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    In this screenshot: https://gyazo.com/5052812379fedee11586ea1db3d55b78

    It states "As the divisor is a linear expression and F(X) is a cubic polynomial then Q(X) must be a quadratic and the remainder must be a constant.I don't understand how they determined it would be a constant by that information.
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    (Original post by FamilyFirst)
    In this screenshot: https://gyazo.com/5052812379fedee11586ea1db3d55b78

    It states "As the divisor is a linear expression and F(X) is a cubic polynomial then Q(X) must be a quadratic and the remainder must be a constant.I don't understand how they determined it would be a constant by that information.
    By the remainder theorem, the remainder will be equal to the value of the cubic expression at x=3, and clearly that value is just a constant.
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    (Original post by FamilyFirst)
    In this screenshot: https://gyazo.com/5052812379fedee11586ea1db3d55b78

    It states "As the divisor is a linear expression and F(X) is a cubic polynomial then Q(X) must be a quadratic and the remainder must be a constant.I don't understand how they determined it would be a constant by that information.
    If you were to divide f(x) by x-3 you would be left with an expression in the form ax^2+bx+c+\frac{d}{x-3} and d is the remainder which is an integer.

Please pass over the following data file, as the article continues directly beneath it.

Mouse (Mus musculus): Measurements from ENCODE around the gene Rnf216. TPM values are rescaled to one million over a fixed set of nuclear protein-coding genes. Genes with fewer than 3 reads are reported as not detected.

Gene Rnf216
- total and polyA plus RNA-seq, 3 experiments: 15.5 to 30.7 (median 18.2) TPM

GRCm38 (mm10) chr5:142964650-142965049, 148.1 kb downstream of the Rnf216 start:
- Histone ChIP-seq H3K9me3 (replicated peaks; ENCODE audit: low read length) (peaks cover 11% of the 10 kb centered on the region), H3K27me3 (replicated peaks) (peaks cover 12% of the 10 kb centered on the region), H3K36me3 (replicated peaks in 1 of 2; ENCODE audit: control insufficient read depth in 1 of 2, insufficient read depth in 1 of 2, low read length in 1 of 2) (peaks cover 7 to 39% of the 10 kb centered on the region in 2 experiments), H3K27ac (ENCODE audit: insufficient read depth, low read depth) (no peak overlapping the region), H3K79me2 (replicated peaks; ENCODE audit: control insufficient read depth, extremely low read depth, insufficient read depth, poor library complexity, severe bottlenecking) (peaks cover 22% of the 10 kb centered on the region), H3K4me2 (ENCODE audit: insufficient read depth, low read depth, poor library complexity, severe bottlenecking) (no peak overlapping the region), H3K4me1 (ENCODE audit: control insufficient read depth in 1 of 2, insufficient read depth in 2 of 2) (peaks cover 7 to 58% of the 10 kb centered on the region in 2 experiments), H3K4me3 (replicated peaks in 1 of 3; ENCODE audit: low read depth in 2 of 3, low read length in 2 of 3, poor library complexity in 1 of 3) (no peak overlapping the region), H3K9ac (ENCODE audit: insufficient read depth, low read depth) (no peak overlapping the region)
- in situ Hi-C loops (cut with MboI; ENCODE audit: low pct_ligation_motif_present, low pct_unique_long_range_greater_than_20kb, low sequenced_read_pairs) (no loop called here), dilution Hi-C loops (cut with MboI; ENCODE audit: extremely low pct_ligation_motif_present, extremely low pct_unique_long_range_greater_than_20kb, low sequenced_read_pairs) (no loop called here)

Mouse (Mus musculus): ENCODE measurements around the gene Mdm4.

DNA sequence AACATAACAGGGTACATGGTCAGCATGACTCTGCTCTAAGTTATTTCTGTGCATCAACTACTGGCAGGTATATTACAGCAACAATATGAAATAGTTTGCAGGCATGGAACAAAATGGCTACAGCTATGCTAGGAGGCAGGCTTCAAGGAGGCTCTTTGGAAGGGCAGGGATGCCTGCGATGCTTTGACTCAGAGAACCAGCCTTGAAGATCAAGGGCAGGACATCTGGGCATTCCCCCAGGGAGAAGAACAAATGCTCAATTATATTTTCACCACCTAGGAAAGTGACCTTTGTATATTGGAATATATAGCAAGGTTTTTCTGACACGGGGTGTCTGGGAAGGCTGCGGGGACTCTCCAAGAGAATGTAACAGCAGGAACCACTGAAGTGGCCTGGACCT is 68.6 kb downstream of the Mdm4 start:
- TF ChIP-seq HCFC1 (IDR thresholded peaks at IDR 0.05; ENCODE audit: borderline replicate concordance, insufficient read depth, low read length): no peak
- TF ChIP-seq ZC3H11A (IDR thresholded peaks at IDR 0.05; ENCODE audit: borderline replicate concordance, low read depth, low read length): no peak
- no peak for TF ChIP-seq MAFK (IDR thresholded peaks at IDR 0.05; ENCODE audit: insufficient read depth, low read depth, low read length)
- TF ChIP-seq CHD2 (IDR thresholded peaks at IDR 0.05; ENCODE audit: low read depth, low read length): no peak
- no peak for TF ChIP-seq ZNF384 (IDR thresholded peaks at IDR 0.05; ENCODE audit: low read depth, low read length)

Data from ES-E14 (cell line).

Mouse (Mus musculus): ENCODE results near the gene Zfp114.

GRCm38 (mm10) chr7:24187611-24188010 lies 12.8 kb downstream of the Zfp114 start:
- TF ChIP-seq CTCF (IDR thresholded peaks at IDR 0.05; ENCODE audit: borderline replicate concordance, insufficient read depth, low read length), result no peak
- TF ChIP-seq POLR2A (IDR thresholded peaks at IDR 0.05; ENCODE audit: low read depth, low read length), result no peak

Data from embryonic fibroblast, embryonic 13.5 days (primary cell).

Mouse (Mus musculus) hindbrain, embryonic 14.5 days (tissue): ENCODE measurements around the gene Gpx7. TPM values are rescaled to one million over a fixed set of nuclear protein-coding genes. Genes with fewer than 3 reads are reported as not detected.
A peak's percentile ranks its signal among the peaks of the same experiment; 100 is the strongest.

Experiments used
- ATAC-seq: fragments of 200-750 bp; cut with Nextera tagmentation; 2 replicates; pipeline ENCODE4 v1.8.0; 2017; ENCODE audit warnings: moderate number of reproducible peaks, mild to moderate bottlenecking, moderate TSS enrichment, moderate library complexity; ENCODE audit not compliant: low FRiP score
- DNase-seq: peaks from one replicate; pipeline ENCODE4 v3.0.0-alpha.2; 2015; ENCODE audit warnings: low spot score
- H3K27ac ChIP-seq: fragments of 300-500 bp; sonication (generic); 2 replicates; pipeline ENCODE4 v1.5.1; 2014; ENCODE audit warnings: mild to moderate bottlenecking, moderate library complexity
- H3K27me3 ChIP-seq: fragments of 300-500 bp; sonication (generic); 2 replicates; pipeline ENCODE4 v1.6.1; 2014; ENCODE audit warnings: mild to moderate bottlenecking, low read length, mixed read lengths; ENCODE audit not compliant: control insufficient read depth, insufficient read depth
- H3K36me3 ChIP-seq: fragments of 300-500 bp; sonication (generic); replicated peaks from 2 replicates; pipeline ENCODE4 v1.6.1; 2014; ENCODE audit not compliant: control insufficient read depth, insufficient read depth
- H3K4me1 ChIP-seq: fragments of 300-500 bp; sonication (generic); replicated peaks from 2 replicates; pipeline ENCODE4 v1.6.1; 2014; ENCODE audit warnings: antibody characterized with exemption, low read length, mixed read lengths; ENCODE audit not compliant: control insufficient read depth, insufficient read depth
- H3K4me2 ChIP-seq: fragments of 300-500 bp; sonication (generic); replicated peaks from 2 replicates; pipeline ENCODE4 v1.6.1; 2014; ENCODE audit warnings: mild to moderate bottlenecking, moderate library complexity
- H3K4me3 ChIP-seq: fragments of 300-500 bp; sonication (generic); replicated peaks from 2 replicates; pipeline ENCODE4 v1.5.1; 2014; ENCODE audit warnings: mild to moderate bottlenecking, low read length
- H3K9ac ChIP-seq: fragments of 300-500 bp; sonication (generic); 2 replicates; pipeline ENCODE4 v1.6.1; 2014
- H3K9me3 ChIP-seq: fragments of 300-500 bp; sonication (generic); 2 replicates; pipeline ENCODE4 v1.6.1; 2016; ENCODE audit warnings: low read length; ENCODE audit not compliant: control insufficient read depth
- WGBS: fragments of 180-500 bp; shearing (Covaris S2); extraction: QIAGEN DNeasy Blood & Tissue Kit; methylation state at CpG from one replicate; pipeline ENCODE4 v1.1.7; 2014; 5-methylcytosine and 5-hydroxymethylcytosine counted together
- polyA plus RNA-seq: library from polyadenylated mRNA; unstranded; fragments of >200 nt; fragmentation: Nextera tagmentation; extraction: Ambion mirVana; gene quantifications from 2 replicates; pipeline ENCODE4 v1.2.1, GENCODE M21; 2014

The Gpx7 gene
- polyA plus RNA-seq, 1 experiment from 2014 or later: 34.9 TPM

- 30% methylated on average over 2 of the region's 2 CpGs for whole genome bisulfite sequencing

For the remainder theorem, however, you simply plug x=3 through the cubic and the result is the remainder; which is obviously an integer.
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    (Original post by RDKGames)
    If you were to divide f(x) by x-3 you would be left with an expression in the form ax^2+bx+c+\frac{d}{x-3} and d is the remainder which is an integer.

    For the remainder theorem, however, you simply plug x=3 through the cubic and the result is the remainder; which is obviously an integer.
    I see.

    Without using long-division how would you work out the form something like this would take on?

    Divide  x^4 + x^3 + x - 10 by  x^2 + 2x - 3

    The reason I'm asking is because in the book it states "As the divisor is a quadratic F(X) has a power of 4 then Q(x) must be a quadratic and the remainder must be a linear expression" This doesn't explain why though
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    (Original post by FamilyFirst)
    I see.

    Without using long-division how would you work out the form something like this would take on?

    Divide  x^4 + x^3 + x - 10 by  x^2 + 2x - 3

    The reason I'm asking is because in the book it states "As the divisor is a quadratic F(X) has a power of 4 then Q(x) must be a quadratic and the remainder must be a linear expression" This doesn't explain why though
    I would just use long-division; otherwise reverse grid method. I recommend you learn long-division.

    In that case the divided expression would be in the form Ax^2+Bx+C+\frac{Dx+E}{x^2+2x-3} and you cannot divide a linear expression by a quadratic one any further than that (referring to the last term); hence the remainder is a linear expression. If you follow through with long division you can observe this.
 
 
 
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